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From the Inside Out

April PBS Special Honors Life, Music and Photos of Milt Hinton

By Published: April 7, 2005

He repeats later, "I just wanted to take the musicians, the way we see each other, not the way the photographers see us."

By presenting Hinton's photographs and videos, Keeping Time documents events that Hinton himself documented. These include the sad final session recorded by Billie Holiday ("It just wasn't there any more," allows Hinton) and, more happily, video footage of the legendary 1958 A Great Day in Harlem cover photoshoot for Esquire Magazine, video shot by Hinton's wife Mona on a small, hand-held camera.

It also displays a stunning array of candid portraits from his countless studio sessions, featuring Streisand, Franklin, Cooke, Sammy Davis, Jr., Tony Bennett, Cannonball Adderly, Benny Goodman, and Harry Belafonte, and concludes with a "now and then" photo sequence of Hinton's greatest jazz associates, including Calloway, Gillespie and Williams, ending with a warm and wonderful portrait of Hinton himself.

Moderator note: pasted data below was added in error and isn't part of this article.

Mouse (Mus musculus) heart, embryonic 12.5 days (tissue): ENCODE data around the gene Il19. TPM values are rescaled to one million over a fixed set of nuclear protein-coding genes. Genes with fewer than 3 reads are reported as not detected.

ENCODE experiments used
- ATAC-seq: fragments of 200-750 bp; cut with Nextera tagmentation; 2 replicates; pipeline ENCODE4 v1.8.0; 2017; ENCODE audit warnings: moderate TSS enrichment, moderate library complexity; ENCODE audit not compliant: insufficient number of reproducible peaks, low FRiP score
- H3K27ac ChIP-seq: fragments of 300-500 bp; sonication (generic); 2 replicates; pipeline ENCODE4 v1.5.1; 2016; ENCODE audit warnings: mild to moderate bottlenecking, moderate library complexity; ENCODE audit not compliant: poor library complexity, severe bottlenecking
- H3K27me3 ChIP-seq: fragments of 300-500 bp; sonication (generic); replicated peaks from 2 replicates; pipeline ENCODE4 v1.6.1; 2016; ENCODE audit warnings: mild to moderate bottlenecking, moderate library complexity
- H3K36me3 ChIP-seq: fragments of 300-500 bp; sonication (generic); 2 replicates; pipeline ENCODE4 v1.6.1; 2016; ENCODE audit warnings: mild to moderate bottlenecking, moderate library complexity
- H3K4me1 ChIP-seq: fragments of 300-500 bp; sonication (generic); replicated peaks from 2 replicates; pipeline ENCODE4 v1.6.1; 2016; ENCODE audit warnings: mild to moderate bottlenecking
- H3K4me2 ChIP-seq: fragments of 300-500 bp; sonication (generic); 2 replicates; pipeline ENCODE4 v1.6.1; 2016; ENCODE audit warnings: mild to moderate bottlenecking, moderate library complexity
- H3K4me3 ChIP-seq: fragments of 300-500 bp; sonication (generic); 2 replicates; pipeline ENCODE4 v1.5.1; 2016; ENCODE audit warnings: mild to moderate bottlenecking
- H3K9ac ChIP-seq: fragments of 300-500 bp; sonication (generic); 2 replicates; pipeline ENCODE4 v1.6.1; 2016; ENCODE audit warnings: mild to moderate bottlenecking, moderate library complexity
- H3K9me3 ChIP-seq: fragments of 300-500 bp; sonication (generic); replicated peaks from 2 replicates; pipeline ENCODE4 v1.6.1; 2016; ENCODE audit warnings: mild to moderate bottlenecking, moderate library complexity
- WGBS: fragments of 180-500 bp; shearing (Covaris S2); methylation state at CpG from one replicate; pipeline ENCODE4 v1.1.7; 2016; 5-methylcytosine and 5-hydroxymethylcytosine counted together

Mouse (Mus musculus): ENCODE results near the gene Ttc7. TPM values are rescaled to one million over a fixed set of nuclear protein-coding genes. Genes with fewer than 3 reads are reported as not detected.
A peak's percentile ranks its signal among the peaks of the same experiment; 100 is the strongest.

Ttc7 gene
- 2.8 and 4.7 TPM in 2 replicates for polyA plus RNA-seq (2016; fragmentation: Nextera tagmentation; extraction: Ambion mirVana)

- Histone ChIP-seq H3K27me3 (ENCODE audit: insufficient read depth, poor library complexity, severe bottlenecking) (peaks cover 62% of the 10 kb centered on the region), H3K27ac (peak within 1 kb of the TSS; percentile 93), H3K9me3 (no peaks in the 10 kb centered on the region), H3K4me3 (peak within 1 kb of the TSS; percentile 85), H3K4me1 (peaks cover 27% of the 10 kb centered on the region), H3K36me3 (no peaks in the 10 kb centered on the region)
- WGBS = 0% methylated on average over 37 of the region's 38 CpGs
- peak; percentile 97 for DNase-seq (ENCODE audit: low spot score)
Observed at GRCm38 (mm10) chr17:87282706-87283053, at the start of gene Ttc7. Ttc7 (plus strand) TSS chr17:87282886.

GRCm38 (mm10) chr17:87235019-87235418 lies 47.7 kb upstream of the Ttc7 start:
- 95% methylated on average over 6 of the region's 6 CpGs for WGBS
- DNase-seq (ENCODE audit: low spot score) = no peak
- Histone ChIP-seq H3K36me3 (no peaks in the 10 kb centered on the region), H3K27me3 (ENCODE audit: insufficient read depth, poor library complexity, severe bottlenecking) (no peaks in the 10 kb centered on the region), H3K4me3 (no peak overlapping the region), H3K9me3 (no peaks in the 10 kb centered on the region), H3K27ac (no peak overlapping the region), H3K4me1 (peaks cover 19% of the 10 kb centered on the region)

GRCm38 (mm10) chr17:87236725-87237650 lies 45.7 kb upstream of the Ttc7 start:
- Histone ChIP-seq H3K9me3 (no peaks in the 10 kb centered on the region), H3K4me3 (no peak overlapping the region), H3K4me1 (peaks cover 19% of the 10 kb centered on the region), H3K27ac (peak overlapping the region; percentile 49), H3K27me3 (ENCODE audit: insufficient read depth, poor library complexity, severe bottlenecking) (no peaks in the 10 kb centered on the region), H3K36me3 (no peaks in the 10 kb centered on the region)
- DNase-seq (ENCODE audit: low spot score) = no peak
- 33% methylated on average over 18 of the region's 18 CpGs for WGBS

The joy Hinton found in photography is as obvious as the joy he discovered in bass playing. "I say that's the closest that a man can come to having a child, is to create something like that, to see it grow," he enthuses about watching film develop.

Says author and documentary filmmaker Richard B. Woodward: "I think he photographed very much as a bassist. He's selfless, a supporting player. A bassist stands in the back and sees everything that's happening, and observes."


Coda

Keeping Time justly brims to bursting with praise for Hinton the person. Marsalis, one of dozens of younger musicians counseled by the elder bass statesman, cogently wraps up the bassist, the photographer, and the person in this single statement: "The blues are the consummate statement of optimism. Always! Because, no matter how bad it is, the way the man or woman is singing, there's always another tomorrow. And I think Milt captured that better than anybody. You don't get the sense that it weighs on him too much. He sees the good in people. He's an eternal optimist and you see it in the pictures. It's awesome."

Independent Lens' April Music Month will also feature the broadcast premiers of Parliament Funkadelic: A Lion's Trail and End of the Century: The Story of the Ramones.



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